Batman

Ep 50 (ish): What is a Hero?

Super Hero

What makes someone a hero? Does it matter if they choose their path is chosen, or it is assigned to them? Does a hero have to have something terrible happen to them, to inspire them to become heroic? And which villains come the closest to being heroes in their own right?

 

To celebrate our 50th episode, we got all three hosts, Paul, Matthew, and Jacob, on the line to look back at some of our past discussions. Unfortunately, there were technical issues, and we lost a lot of that conversation. We will be trying again soon, but meanwhile this is a shorter teaser episode, in which we look at the question that underlies so much of this podcast- what is a hero?

 

Stay tuned for a full version of our 3 way conversation coming as soon as we are able to re-record it. (And all learn when to hit the record button!)

You can download the episode with a right click  and clicking “save link as” or subscribe by searching for Superhero Ethics on Itunes or on Stitcher.

Agree or disagree with what we talked about, or want to add your own thoughts? Let us know! You can find us on TwitterFacebook, or email us at superheroethics@gmail.com

Ep 48: Who Watches Superman

Justice_League_Kingdom_Come_001Should the heroes who enforce justice, also decide what is or isn’t just? Where are the lines between heroism, vigilantism, or just using your powers to do what you want? And does great power actually come with great responsibility, or is that too much to ask of people just because they have powers?

In this episode, Jacob and Matthew use Kingdom Come, a fantastic 1996 run of Superman comic books, as a jumping off point to dive into these questions and more. This episode explores questions around justice, power, religion, law enforcement, and accountability, in the superhero world and our own. And while the books are amazing, (and find-able online!) you don’t have to have read them to appreciate this conversation.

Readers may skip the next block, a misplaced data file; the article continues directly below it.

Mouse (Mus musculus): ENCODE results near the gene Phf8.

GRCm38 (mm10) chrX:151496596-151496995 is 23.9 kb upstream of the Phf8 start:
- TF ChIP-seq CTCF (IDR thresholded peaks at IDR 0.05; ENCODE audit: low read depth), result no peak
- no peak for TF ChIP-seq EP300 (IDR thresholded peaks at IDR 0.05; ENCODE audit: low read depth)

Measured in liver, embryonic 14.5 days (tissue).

You can download the episode with a right click  and clicking “save link as” or subscribe by searching for Superhero Ethics on Itunes or on Stitcher.

Agree or disagree with what we talked about, or want to add your own thoughts? Let us know! You can find us on Twitter, Facebook, or email us at superheroethics@gmail.com

EP 44: Radiant Ethics- The Way of Kings, by Brandon Sanderson

Way of KingsShould life always come before death? Should we favor the journey over the destination? And can there be an episode of Superhero Ethics without Matthew? In this episode, Jacob is joined by special guest Rob McKenzie for a discussion of The Way of Kings, book 1 in the Stormlight Archive, by Brandon Sanderson.

In particular, they focus on the oaths of the Knights Radiant, discussing the ethical implications of this moral code within the book, and as it applies to other stories, and the real world.

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Ep 43: The Punisher

PunisherWhat makes Netflix’s The Punisher so good, and so troubling, at the same time? Can you tell a story about the evils of guns and violence, while glorifying gun violence? And can anyone explain the concept of collateral damage to Karen? Special guest Jessica Plummer joins Jacob and Matthew as we dive into these questions and more.

Jessica is a writer, podcaster, and superhero obsessive. She’s written about the Punisher here and here. You can find her on Twitter, or follow her Superman movie podcast, Flights and Tights.

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Justice League and the Nature of Hope

justice

Or can you?

The following contains spoilers about the movie, Justice League.